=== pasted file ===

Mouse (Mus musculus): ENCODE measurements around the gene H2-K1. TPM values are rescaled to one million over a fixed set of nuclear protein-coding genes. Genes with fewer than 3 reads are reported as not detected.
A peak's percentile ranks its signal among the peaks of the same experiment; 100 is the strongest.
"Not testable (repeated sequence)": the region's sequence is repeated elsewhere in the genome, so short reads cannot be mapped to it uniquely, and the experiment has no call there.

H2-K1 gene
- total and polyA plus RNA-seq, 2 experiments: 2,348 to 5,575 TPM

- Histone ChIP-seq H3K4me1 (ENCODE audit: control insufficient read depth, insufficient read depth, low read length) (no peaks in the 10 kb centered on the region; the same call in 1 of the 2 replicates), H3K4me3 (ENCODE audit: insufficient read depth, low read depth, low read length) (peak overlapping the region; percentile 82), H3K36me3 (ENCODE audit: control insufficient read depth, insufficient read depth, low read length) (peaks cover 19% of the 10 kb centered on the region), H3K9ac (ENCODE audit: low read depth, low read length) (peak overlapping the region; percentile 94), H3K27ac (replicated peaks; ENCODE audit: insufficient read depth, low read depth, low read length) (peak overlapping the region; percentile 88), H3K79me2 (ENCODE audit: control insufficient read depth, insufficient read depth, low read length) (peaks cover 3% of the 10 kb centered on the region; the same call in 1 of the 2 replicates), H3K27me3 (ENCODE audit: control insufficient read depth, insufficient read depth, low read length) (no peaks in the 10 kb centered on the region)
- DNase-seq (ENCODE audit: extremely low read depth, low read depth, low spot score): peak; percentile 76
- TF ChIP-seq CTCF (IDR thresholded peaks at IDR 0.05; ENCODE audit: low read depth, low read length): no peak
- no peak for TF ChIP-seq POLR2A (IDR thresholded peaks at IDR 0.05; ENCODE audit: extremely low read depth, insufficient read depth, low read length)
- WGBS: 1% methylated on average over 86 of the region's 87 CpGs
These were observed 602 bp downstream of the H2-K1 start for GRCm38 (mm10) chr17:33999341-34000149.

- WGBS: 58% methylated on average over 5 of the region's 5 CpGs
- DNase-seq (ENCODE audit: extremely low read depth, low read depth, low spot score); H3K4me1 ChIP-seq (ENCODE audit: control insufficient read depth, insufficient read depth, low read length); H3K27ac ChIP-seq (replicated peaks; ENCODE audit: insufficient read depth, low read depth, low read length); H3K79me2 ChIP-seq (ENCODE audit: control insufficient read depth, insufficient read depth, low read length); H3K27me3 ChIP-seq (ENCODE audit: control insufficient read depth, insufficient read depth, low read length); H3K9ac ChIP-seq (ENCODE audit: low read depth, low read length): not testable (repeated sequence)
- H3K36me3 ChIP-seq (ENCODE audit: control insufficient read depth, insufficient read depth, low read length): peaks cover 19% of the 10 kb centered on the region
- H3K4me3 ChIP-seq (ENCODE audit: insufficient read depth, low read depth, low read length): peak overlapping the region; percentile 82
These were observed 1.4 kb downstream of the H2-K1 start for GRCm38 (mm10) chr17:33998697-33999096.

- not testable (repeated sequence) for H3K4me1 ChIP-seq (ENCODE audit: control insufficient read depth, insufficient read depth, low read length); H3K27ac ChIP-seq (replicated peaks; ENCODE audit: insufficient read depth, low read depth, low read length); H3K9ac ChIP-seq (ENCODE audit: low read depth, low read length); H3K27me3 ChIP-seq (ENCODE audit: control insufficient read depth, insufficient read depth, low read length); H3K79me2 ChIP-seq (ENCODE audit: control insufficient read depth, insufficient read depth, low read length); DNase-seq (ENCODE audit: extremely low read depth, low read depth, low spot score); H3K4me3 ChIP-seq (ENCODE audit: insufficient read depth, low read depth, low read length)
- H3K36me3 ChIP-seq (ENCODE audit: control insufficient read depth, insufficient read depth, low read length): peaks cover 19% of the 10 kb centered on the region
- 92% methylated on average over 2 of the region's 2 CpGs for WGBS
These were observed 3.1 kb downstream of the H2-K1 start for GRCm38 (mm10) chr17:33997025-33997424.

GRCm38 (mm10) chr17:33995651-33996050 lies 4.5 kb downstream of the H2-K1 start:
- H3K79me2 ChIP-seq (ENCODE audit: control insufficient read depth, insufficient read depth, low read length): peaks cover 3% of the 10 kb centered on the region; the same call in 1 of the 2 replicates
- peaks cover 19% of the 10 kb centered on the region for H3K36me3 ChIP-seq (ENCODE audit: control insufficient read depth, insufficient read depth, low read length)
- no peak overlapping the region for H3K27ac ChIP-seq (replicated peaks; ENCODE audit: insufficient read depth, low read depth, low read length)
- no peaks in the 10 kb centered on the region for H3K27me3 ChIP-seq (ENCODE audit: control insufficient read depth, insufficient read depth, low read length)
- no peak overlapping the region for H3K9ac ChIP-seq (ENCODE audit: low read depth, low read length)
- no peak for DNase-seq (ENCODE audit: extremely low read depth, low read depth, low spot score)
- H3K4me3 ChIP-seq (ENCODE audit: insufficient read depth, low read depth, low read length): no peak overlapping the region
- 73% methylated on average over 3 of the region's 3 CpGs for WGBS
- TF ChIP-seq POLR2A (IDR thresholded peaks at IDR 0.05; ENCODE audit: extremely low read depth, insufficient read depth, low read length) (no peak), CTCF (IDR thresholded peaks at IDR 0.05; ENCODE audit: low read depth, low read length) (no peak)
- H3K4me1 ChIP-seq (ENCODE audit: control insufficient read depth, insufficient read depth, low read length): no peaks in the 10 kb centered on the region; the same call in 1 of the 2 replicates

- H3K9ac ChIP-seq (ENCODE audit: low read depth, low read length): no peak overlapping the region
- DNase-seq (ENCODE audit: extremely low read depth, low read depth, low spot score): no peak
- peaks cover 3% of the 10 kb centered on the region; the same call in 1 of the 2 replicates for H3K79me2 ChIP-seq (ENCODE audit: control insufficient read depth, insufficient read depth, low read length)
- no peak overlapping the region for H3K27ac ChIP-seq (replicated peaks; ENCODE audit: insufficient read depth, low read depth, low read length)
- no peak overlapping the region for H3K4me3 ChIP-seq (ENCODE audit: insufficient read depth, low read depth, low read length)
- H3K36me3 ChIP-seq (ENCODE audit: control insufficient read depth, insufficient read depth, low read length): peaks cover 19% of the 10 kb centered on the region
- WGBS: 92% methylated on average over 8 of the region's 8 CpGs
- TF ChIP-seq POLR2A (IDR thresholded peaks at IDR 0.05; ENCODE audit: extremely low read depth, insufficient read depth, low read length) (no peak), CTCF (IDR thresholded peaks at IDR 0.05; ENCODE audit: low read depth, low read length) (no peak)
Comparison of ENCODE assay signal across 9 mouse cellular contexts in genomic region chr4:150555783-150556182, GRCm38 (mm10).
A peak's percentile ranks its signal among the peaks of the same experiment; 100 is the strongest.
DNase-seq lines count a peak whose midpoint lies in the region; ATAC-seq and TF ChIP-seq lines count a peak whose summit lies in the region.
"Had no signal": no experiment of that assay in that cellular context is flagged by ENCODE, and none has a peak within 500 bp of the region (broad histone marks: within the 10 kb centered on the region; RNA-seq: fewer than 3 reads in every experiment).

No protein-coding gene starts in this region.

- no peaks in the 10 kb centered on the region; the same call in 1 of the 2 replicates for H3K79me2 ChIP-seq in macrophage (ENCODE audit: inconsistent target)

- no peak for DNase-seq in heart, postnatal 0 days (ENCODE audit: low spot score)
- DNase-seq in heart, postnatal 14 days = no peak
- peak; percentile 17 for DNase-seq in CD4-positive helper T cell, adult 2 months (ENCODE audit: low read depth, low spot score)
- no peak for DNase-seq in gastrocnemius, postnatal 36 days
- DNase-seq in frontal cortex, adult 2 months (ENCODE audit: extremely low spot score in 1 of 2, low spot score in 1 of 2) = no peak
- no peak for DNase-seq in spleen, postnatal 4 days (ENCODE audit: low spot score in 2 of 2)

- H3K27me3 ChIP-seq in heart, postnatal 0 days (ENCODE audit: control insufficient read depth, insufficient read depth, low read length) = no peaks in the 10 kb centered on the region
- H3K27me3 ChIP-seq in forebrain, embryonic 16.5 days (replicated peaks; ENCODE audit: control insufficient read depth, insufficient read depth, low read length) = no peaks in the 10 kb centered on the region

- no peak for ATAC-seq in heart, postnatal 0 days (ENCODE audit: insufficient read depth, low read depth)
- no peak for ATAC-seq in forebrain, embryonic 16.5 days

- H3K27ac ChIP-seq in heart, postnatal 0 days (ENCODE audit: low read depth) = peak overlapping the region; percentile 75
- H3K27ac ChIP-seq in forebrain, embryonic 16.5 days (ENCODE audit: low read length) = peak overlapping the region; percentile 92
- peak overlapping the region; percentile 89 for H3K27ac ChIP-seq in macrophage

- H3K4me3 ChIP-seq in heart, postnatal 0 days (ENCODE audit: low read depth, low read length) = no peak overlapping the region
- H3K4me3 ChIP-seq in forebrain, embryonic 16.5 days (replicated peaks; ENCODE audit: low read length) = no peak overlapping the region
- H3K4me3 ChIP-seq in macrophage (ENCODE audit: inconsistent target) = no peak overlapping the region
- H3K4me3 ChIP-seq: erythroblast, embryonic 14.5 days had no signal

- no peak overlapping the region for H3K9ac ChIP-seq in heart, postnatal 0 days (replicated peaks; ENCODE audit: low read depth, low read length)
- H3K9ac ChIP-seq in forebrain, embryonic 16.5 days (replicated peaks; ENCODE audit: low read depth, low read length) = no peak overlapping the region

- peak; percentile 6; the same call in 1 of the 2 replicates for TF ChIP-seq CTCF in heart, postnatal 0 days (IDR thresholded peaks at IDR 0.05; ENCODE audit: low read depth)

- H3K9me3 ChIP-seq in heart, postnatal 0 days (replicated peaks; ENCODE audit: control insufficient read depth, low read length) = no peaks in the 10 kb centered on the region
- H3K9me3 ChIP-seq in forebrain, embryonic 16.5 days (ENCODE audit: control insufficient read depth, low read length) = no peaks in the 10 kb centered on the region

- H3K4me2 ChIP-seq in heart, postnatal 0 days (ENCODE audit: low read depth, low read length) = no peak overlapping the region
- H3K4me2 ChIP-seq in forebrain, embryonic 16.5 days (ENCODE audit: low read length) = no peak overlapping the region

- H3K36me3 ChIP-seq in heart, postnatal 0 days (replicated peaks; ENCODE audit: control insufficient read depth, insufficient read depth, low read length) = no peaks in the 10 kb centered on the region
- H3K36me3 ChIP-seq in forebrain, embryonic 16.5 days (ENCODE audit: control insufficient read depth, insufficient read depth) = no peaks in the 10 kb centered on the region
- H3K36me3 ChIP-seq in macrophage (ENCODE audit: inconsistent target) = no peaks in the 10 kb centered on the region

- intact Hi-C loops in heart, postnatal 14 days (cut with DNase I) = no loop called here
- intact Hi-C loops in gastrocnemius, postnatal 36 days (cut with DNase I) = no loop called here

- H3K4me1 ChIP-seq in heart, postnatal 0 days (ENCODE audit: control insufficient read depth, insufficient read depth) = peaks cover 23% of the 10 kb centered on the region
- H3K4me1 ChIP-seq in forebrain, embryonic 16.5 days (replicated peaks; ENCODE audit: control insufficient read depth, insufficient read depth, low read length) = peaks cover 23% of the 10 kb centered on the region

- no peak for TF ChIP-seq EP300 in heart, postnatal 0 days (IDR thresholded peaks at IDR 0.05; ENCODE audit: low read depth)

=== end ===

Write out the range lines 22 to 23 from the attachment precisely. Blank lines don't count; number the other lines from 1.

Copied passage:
- H3K79me2 ChIP-seq (ENCODE audit: control insufficient read depth, insufficient read depth, low read length): peaks cover 3% of the 10 kb centered on the region; the same call in 1 of the 2 replicates
- peaks cover 19% of the 10 kb centered on the region for H3K36me3 ChIP-seq (ENCODE audit: control insufficient read depth, insufficient read depth, low read length)